Discourse Phonology


  • Definition of Discourse

Any coherent succession of sentences, spoken or (in most usage) written. Thus this entry in the dictionary is an example of discourse; likewise a novel; likewise a speech by a politician or a lecture to students; likewise an interview or any other series of speech events in which successive sentences or utterances hang together. Often equivalent to *text.Already the term ‘discourse’ is seen to be being used extremely diversely, both within linguistics (and its subdisciplines) and within other areas of the social sciences and humanities, particularly sociology (historical reasons for this are dealt with by Hodge, 1984). So while it will always be possible to find the term being used in other ways, a basic definition can be given as follows.  ‘Discourse,’ as a mass noun only, and in its rather strict linguistic sense, refers to connected speech or writing occurring at suprasentential levels (at levels greater than the single sentence).  The methods of formal linguistics could be used to understand how sentences are connected, and not simply the formal structure which exists within the sentence itself.  However, most discourse analysts these days prefer to work with naturally occurring data (actual talk, actual texts) and to pursue the local-contextual features and social functions of them rather than their purely ‘linguistic’ properties.  In this sense, a focus on discourse entails a shift in linguistics away from competence and the langue and towards performance and paroles.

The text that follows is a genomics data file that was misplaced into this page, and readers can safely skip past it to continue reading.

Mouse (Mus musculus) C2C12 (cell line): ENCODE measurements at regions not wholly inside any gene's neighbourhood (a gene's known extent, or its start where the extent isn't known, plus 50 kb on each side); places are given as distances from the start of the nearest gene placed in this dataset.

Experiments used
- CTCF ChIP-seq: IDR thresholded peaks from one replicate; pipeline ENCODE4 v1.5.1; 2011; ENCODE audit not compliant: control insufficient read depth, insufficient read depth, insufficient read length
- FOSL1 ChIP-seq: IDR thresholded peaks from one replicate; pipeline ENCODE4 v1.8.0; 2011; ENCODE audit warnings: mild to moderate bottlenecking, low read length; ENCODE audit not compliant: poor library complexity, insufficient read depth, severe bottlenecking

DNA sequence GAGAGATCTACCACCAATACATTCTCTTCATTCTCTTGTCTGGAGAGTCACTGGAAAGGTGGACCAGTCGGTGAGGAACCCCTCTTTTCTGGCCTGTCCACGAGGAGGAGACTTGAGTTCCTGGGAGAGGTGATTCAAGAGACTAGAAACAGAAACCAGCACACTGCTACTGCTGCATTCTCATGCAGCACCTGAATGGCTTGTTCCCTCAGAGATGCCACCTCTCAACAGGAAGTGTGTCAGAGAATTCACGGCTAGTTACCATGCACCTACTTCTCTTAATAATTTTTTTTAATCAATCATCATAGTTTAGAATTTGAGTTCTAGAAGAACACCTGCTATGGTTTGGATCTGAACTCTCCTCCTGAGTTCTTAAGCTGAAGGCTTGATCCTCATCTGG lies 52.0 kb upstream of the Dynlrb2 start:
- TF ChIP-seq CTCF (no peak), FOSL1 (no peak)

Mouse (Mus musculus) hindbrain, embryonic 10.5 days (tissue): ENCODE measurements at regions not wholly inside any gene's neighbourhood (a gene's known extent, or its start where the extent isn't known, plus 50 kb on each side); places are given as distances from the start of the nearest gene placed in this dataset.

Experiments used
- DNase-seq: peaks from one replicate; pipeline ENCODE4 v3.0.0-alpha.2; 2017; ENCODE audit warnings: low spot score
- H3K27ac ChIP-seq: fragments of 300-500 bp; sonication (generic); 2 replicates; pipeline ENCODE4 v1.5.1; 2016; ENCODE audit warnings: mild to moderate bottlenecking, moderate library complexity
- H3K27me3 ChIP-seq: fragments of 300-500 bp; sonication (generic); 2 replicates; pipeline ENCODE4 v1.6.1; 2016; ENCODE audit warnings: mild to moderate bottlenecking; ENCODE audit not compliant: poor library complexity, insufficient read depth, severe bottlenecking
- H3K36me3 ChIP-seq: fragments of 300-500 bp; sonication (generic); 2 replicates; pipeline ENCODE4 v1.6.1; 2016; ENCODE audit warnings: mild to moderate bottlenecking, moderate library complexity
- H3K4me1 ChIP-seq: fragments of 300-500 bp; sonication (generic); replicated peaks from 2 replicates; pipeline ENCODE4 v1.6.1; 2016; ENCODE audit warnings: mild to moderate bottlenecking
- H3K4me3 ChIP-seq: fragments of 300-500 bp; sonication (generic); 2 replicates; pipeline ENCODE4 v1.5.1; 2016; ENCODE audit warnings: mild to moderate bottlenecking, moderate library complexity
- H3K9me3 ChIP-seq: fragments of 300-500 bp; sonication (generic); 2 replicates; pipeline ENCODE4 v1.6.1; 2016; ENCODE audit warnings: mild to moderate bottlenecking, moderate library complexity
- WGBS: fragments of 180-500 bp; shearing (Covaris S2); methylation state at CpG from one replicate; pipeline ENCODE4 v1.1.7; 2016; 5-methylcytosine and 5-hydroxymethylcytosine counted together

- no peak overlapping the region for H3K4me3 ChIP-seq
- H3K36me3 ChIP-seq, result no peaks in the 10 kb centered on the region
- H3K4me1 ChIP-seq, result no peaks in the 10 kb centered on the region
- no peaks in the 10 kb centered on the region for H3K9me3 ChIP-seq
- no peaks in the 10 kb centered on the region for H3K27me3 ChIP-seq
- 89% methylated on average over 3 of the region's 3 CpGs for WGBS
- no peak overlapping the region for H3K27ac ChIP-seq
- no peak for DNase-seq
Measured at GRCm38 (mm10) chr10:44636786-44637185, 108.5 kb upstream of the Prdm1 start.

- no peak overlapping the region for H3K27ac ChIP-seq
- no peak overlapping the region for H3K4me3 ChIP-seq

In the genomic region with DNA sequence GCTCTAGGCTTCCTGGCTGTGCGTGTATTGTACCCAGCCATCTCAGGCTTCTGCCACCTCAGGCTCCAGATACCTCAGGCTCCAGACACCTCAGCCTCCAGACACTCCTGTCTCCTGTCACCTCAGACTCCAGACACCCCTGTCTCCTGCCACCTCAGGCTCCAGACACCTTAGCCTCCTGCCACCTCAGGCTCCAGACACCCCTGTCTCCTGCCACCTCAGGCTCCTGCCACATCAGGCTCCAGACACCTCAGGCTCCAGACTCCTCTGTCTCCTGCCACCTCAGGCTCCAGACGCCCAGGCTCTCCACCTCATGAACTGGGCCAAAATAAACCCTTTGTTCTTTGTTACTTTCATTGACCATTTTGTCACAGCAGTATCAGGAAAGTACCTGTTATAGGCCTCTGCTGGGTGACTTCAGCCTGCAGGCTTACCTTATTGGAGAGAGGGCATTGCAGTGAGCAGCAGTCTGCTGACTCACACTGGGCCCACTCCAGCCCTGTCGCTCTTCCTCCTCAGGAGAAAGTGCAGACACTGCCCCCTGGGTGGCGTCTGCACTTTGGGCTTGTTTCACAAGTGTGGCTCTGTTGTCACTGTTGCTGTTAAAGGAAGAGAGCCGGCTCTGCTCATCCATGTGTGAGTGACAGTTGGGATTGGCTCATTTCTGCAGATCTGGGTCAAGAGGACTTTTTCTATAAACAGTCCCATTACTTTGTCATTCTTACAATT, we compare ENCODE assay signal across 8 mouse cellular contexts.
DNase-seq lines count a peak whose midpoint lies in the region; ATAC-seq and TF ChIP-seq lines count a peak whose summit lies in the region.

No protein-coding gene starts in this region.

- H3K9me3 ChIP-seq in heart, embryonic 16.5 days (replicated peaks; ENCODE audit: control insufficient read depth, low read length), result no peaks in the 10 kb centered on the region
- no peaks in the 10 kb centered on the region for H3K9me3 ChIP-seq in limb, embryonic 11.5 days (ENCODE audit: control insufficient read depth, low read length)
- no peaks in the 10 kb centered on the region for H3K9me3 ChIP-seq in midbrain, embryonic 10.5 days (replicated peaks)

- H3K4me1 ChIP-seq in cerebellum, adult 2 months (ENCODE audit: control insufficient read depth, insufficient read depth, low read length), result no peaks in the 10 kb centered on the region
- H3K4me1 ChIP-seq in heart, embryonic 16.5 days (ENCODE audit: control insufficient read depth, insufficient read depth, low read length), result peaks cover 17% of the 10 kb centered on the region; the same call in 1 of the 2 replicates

•  Important People and Readings
  • 1. Ruth Margaret Brend            From Phonology to Discourse 2. Elizabeth MillsSenoufo Phonology, Discourse to Syllable 


  • Links
  • 1. Dr. Richard Cauldwell-His research interests center on the prosodic and syntactic description of spontaneous speech, and exploiting the features of spontaneous speech for teaching pronunciation and listening.
Last Updated 06/11/08